ICBs and ICPs are expected to agree a set of arrangements so that scrutiny can be built into the whole cycle of planning, commissioning, delivery and evaluation, with leaders operating with “openness and candour”. This should enable system partners to understand how needs are changing and the issues communities face, allowing them to suggest and test solutions, and adding value to integration planning and improvements.


This means responding to issues of concern to local communities, including service performance and reconfigurations.

ICBs should be “working with HOSCs to shape their forward plans” and be proactive in sharing forward plans for reconfiguration and service change. They are to draw a distinction between informal discussions and formal consultations and are to proactively involve relevant bodies on matters expected to be contentious.

Principle 3: inclusive

Local people’s needs and experiences are integral to the commissioning and delivery of health services.  Effective scrutiny should facilitate more inclusive public conversation, including the “right people at the right time”. HOSCs, informed by Local Healthwatch, can do this by enabling democratically elected local councillors to hold systems to account for services and reconfiguration proposals. Systems should consider feedback obtained through the scrutiny processes as a way to incorporate local voices into plans. 

Principle 4: collaborative

Effective oversight and scrutiny require collaborative working. Local authorities and ICBs should work together to this end, in particular where services extend over local authority area borders. Clear local processes and joint protocols for collaborative work should be established so there is no ambiguity as to how they operate. Local authorities are reminded of the requirement to appoint a joint HOSC where a relevant NHS body or health provider consults on service change in multiple local authority areas.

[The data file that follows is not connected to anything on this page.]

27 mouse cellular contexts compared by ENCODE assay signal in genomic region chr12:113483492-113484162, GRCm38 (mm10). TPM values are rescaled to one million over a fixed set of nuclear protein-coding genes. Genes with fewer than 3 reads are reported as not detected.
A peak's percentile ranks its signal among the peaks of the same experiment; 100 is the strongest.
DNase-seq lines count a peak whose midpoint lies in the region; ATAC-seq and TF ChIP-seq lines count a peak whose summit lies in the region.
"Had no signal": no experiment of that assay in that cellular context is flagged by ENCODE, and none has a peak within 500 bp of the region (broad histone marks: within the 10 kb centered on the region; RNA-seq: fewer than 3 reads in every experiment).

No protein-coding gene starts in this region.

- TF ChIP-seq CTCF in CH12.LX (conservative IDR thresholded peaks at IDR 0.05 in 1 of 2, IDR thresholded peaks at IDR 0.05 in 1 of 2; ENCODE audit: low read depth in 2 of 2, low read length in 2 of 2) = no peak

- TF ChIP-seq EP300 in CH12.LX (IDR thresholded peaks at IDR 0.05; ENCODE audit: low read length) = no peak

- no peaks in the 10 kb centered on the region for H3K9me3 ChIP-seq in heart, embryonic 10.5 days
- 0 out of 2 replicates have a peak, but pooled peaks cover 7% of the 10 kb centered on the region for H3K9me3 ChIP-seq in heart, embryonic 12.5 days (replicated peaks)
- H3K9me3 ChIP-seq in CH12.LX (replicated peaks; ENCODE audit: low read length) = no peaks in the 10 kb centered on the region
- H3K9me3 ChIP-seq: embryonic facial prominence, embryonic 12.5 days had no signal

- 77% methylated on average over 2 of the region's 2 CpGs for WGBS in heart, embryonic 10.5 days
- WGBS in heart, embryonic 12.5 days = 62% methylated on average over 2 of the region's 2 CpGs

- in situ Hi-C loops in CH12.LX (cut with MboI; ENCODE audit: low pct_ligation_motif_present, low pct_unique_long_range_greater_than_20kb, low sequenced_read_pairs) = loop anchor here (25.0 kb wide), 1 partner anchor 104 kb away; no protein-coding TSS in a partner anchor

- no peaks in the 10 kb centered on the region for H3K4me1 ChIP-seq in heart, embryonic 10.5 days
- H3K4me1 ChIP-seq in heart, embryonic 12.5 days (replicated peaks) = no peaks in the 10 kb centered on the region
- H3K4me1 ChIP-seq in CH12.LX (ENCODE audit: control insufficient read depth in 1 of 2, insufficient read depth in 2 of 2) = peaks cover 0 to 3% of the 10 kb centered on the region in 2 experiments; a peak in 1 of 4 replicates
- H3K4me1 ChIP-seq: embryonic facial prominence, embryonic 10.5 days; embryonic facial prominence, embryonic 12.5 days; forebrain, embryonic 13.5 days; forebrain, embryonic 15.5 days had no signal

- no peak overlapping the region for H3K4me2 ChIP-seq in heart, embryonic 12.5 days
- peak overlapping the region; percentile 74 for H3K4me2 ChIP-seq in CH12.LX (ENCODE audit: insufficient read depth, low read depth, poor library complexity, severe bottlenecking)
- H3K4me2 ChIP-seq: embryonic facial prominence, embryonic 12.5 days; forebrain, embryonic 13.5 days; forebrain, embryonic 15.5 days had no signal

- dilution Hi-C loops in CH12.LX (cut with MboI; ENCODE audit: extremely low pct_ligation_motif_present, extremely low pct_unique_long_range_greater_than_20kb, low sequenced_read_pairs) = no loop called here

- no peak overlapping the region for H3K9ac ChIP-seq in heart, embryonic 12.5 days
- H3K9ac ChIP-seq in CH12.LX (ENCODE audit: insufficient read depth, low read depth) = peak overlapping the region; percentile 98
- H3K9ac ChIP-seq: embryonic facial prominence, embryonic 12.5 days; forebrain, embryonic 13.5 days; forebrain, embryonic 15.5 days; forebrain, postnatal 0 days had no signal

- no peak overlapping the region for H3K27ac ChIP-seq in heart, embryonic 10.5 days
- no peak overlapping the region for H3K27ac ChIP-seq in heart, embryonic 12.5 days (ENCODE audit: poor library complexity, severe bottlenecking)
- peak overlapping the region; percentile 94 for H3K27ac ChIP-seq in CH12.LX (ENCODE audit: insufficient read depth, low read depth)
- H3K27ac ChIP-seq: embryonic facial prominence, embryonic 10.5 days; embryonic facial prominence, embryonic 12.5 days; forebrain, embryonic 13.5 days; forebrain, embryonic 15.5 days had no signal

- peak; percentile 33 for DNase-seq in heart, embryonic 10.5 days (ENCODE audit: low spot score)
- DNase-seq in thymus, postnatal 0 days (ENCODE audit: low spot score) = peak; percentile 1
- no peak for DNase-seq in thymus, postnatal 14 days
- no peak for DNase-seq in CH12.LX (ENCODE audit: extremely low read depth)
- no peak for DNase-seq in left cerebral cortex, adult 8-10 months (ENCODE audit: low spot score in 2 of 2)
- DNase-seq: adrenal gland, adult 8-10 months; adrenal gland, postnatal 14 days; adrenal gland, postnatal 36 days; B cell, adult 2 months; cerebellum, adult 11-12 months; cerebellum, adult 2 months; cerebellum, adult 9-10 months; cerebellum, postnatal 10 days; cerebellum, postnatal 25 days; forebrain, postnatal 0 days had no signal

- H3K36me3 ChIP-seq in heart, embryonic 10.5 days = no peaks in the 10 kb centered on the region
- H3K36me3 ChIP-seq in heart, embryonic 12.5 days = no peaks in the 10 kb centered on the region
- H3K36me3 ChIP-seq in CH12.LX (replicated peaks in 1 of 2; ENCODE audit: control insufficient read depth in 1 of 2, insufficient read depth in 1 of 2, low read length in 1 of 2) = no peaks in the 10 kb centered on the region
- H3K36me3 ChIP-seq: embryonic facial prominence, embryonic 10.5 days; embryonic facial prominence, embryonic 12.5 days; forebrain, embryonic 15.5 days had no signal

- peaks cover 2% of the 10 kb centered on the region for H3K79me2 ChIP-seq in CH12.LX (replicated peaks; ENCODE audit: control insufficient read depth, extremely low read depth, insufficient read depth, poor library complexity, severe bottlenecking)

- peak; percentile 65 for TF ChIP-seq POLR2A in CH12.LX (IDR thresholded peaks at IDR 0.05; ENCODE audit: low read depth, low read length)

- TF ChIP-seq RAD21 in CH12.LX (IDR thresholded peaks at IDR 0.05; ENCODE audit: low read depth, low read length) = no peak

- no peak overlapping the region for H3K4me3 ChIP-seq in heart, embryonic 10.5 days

Principle 5: evidence informed

Scrutiny should be evidenced focused. The guidance says that the type of evidence that aids effective scrutiny include evidence on “quality and safety of services and evidence on population health needs.”  Qualitative evidence of those with lived experience may also be valuable. It notes that in addition to evidence being obtained through systems and NHS bodies, Healthwatch are an important source of evidence for HOSCs, and so they should work closely with Healthwatch to understand the needs of local populations.  

ICBS are expected to have plans in place to share information with HOSCs for purposes of scrutiny to avoid the need for ad-hoc decision-making when information is requested.

Where does this leave us

This new guidance does little to reinvent the wheel and we continue to be left waiting to find out how the SoS’s new powers will unfold.

For now, however, it appears that the existing scrutiny functions remain intact and so will continue to function similarly to before, just with a greater emphasis on collaboration and cooperation befitting of this new era of systems-based working.

You can read our earlier article on the updated public involvement participation guidance here.

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Every piece of content we create is correct on the date it’s published but please don’t rely on it as legal advice. If you’d like to speak to us about your own legal requirements, please contact one of our expert lawyers.